The world’s largest and Norway’s first spar platform, the Statoil-operated Aasta Hansteen, has started its journey from a yard in Norway to its final location, the Aasta Hansteen gas field in the Norwegian Sea.
Statoil said on Thursday through its social media channels that the platform is being towed by five tugs with a total of 150,000 horsepower.
The journey from Kvaerner’s Stord yard to the offshore field is 500 nautical miles long and it will take 12 days, according to Statoil.
It is worth mentioning that Aasta Hansteen’s voyage to the Norwegian Sea is the biggest tow-out operation since the Troll A platform was moved offshore in 1996.
The 24,000-tonne topside for the Aasta Hansteen platform was towed from Ølensvåg to Stord on the west coast of Norway in November 2017 and floated it over the 46,000-tonne floating vertical hull a month later. The 200-meter-long substructure was upended in July 2017.
The official christening ceremony for the platform was held on International Women’s Day, March 8, 2018, naming it after Aasta Hansteen, a Norwegian painter, writer, and early feminist.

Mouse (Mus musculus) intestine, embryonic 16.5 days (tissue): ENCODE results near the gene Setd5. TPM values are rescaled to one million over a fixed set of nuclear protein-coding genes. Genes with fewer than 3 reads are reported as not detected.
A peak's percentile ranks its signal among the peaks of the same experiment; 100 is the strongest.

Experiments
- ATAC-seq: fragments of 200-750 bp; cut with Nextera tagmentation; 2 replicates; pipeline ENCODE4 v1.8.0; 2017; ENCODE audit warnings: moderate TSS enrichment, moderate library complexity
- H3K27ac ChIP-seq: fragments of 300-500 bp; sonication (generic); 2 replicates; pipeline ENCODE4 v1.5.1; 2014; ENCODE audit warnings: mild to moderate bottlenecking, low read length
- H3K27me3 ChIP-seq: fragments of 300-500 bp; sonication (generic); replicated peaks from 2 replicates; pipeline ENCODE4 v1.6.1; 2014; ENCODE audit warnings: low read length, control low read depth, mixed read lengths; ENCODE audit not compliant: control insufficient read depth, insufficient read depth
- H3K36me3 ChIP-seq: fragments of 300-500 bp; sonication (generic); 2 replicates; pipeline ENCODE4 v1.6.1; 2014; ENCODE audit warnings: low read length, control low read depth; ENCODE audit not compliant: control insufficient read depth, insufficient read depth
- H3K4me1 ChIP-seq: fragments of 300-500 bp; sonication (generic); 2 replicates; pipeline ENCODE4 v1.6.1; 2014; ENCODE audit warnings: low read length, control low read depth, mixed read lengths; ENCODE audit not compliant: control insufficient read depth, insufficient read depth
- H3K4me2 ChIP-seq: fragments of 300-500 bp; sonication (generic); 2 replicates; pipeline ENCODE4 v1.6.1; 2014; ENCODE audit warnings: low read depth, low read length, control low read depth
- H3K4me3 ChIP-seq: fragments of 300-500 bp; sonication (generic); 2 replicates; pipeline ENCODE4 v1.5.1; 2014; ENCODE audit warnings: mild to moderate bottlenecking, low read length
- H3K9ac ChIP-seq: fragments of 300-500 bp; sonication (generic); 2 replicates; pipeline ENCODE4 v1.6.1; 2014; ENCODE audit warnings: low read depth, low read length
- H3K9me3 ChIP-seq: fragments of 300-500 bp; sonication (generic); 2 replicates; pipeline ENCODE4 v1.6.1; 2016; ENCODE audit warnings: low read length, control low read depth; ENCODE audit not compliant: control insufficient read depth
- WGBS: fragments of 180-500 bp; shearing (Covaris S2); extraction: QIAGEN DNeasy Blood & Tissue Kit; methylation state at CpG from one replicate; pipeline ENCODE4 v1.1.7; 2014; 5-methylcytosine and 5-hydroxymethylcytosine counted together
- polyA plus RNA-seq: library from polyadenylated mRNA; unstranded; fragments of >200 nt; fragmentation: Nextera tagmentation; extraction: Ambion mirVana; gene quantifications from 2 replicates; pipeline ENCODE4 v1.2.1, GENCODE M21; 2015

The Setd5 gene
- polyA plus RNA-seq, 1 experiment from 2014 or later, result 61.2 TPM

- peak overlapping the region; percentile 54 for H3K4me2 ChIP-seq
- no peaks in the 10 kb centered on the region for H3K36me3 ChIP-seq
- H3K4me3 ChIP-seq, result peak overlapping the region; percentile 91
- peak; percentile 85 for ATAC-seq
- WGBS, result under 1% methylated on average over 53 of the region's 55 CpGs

Once the platform gets to its field, Kvaerner will also assist Statoil with offshore hook-up and preparations for production.
The Aasta Hansteen gas field is located in 1300 meters of water in the Vøring area, 300 kilometers from land. The discovery was made in 1997 and actually comprises three separate discoveries; Luva, Haklang and Snefrid South, with recoverable reserves estimated at 51 billion standard cubic meters (Sm3) of gas.
The gas field is being developed with a spar FPSO platform, a floating installation consisting of a vertical cylindrical hull moored to the seabed.
The installation features conventional topsides with processing facilities. The risers transporting the gas from the seabed to the platform and onward to Polarled will be pure steel, the first of its kind on the Norwegian continental shelf. The hull will be equipped with storage for condensate which will be loaded onto shuttle tankers at the field.
Polarled is a new 480-kilometer gas pipeline from Aasta Hansteen to Nyhamna in Møre og Romsdal county that was completed in September 2015. The pipeline will facilitate the development of Aasta Hansteen and other fields in the Norwegian Sea.
Offshore Energy Today Staff
#AastaHansteen is on the move! ? Five tugs with a combined force of 150 000 horsepowers ? have started on the 500 nautical mile long tow from Stord to the Aasta Hansteeen field in the Norwegian Sea ?. The tow is expected to take about 12 days ?. pic.twitter.com/m515SpyoNN
— Statoil (@Statoil) April 12, 2018